Imports of Canadian cattle, on the other hand, have been 46 percent above last year’s totals through June. This has primarily been driven by the increase in feeder cattle from Canada; a trend that began in the fourth quarter of last year. Increased feed costs, a strong Canadian dollar, and a comparative disadvantage in the Canadian packing industry have created an environment where feeding cattle in the United States is more economical. However, weekly AMS reports show a decrease in U.S. imports of feeder animals in July. Historically, imports of Canadian cattle have exhibited an annual trough in June and July, before increasing again in August through the end of the year.

This year’s total U.S. imports of cattle are expected to be 2.65 million head, an increase of 6 percent. Next year’s imports are expected to fall to 2.5 million head, because of fewer Canadian feeder cattle expected.


Lower Feed Prices and Lower Milk Prices Maintain Milk Output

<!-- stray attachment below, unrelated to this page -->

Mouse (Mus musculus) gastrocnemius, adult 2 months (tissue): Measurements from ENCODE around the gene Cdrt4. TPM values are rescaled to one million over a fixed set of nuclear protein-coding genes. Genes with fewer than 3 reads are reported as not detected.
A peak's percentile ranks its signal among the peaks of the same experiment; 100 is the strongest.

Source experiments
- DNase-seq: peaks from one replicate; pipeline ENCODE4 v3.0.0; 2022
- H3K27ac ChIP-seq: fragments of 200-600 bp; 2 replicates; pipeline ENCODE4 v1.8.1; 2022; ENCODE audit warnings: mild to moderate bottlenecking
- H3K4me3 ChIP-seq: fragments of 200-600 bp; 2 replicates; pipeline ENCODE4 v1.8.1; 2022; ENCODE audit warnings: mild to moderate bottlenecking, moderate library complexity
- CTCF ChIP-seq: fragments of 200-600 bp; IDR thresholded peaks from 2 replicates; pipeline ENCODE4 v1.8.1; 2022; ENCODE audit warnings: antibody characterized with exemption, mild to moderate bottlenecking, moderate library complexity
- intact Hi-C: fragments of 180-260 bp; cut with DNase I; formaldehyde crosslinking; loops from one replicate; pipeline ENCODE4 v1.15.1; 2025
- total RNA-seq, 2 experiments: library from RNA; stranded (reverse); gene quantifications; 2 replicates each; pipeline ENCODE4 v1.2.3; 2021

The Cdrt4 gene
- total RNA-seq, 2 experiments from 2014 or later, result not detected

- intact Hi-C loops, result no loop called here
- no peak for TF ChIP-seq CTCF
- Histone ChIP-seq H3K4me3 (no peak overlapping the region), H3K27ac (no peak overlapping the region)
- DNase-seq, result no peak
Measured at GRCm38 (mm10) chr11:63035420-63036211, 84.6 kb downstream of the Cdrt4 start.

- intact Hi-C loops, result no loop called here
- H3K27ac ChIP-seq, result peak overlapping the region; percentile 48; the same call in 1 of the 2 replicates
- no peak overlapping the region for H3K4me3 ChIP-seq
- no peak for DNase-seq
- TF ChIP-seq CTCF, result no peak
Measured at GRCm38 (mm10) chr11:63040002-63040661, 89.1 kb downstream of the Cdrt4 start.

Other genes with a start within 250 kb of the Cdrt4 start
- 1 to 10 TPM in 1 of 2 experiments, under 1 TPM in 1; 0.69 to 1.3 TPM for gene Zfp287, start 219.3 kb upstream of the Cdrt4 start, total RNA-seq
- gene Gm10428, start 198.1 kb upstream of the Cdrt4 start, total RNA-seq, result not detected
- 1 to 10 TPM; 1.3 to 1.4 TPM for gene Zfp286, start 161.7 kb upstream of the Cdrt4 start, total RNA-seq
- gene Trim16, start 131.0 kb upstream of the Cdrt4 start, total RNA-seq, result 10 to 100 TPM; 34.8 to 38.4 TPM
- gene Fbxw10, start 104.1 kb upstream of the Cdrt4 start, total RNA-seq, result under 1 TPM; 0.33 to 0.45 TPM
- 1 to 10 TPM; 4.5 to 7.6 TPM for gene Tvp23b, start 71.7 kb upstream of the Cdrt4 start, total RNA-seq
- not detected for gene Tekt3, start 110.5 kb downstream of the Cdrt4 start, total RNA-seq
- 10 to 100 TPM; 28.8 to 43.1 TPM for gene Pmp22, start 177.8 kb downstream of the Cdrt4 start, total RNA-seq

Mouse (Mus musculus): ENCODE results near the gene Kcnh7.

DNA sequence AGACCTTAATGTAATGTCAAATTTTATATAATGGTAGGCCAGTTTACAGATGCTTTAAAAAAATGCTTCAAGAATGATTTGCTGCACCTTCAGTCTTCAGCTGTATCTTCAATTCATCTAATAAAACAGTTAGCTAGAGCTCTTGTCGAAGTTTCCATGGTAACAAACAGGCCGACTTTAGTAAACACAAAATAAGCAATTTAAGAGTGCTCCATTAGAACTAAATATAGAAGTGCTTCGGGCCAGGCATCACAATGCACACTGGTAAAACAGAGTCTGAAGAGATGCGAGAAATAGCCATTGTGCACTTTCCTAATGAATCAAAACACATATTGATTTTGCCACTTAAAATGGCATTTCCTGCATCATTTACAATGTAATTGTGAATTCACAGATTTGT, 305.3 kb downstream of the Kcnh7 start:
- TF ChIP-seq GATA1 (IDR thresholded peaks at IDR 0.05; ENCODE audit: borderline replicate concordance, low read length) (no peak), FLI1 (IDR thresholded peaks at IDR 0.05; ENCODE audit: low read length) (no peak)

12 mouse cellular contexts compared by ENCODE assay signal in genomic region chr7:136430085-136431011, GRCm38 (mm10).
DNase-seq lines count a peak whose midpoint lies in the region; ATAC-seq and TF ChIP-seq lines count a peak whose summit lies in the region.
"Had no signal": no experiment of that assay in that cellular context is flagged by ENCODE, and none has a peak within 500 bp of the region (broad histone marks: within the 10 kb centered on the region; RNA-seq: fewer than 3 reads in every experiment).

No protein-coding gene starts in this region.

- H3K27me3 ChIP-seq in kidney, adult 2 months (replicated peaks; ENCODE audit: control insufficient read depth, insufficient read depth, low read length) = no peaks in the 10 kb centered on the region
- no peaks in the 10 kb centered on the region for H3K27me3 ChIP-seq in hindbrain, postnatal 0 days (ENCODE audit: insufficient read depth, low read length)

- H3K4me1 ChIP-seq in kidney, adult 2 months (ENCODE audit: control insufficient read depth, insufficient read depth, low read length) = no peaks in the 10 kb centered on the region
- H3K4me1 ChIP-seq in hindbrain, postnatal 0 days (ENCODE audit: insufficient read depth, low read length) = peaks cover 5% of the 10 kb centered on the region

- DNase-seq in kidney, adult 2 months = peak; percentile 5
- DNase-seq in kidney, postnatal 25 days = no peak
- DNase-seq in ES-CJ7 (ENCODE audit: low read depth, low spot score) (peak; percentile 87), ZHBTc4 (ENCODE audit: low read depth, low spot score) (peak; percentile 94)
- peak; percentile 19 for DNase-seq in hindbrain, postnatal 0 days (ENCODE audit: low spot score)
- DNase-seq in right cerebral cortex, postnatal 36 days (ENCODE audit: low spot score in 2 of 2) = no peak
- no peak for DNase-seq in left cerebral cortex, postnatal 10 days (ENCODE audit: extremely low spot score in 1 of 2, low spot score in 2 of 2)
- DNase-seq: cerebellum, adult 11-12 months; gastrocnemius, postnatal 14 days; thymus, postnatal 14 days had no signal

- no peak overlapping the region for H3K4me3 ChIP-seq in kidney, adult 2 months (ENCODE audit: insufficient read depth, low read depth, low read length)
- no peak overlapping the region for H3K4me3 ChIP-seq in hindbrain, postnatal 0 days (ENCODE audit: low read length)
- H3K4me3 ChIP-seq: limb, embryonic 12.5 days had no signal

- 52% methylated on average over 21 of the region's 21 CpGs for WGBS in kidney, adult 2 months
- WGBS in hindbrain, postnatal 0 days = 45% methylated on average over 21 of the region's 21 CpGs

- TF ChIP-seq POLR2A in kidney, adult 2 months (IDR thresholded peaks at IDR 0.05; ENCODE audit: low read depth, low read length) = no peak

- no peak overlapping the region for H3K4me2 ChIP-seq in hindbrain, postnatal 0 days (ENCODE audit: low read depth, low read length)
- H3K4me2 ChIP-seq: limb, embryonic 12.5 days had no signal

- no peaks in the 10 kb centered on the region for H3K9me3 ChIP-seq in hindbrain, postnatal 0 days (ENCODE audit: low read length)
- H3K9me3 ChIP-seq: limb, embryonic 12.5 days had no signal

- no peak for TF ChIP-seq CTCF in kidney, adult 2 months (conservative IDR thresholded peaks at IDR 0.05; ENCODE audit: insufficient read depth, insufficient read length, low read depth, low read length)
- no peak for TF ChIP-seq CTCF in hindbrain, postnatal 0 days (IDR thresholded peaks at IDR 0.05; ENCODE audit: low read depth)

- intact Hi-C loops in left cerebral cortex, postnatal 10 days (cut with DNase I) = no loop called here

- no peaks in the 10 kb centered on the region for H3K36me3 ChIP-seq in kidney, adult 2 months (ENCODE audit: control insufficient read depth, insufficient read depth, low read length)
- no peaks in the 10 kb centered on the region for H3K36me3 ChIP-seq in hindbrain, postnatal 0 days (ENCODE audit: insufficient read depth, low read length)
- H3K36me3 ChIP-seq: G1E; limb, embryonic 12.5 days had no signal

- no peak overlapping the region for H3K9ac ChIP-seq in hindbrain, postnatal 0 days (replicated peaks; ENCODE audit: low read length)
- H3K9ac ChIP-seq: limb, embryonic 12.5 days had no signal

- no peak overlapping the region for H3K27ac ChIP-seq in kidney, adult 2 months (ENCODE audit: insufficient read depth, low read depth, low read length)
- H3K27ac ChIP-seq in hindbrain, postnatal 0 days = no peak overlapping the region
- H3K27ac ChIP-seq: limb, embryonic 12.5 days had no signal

Milk production estimates for 2008 are unchanged from last month at 189.5 billion pounds. Forecasts for 2009 call for production to be up fractionally to 190.3 billion pounds. USDA projects cow numbers to average 9,255 thousand head for 2008 and step back to 9,225 thousand head in 2009. Production per cow is expected to advance 1 percent in 2008 to 20,470 pounds per cow and 0.75 percent in 2009 to 20,625 pounds.

The Cooperatives Working Together buyout will likely remove about 25,000 dairy animals from the herd. Also, the July Livestock Slaughter report showed dairy cow slaughter up slightly year-over-year. However, cow prices climbed in the second quarter of the year. The price strength for cows suggests demand for dairy replacements. The buyout removal is likely removing lower productivity animals from smaller operations while replacement cow prices suggest some operators, most likely larger ones, are replacing older cows with newer stock. This move is likely to boost productivity and feed efficiency and is a calculated response to earlier season high grain and alfalfa hay prices.

Strong dairy product exports, aided by a weak dollar and a slowly growing domestic economy, will limit the year-over-year rise in domestic use in 2008. With lower export sales forecast for 2009, the increase in domestic use should rebound from this year’s slower growth rate. Milk prices are expected to be lower this year than last, and relatively higher feed prices, especially for corn, will likely stress profitability for some producers.